Courts

Supreme Court rejects appeal under NC racial bias law

October 3, 2016
 Associated Press
The Supreme Court of the United States will not hear an appeal from four former death row inmates in North Carolina who claimed systemic racial bias contributed to their death sentences.
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Supreme Court rejects NCAA appeal of antitrust ruling

October 3, 2016
 Associated Press
The U.S. Supreme Court is leaving in place court rulings that found the NCAA's amateurism rules for big-time college basketball and football players violated federal antitrust law.
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Supreme Court will not re-hear immigration case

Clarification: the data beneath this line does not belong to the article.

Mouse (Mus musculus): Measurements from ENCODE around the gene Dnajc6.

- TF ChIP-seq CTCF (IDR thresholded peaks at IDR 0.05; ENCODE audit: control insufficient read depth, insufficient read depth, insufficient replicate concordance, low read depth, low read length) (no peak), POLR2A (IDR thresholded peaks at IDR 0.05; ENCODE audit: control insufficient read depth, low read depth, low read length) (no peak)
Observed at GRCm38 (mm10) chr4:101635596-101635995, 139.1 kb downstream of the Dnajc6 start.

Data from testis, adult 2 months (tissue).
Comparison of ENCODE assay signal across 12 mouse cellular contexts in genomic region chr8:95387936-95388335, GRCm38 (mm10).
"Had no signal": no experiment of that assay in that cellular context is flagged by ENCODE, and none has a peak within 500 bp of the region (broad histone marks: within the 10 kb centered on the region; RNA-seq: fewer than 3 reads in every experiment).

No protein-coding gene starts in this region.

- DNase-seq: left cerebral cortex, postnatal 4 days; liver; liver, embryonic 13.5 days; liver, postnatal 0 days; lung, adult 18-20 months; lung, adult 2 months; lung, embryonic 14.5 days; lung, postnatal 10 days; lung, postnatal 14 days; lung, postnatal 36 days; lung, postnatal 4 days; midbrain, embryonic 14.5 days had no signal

October 3, 2016
 Associated Press
The Supreme Court of the United States has declined an Obama administration request to break its recent tie over plans to protect millions of immigrants, when a ninth justice is on the bench.
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Justices suspend City Court judge accused of battering police chief

September 30, 2016
Dave Stafford
Dunkirk City Court Judge Tommy Dale “Chip” Phillips II has been suspended with pay after he was charged with assaulting the city’s police chief, who is also Phillips’ nephew.
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Judge denies state bid to reduce $31 million award against DCS

September 30, 2016
Dave Stafford
A federal judge Friday rejected the state of Indiana’s motion to reduce a jury’s $31 million award last year against Department of Child Services workers and a state police officer for the wrongful removal of a couple’s children and prosecution of their parents.
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St. Vincent loses court battle over $15 million hospital loan

September 30, 2016
John Russell, IBJ Staff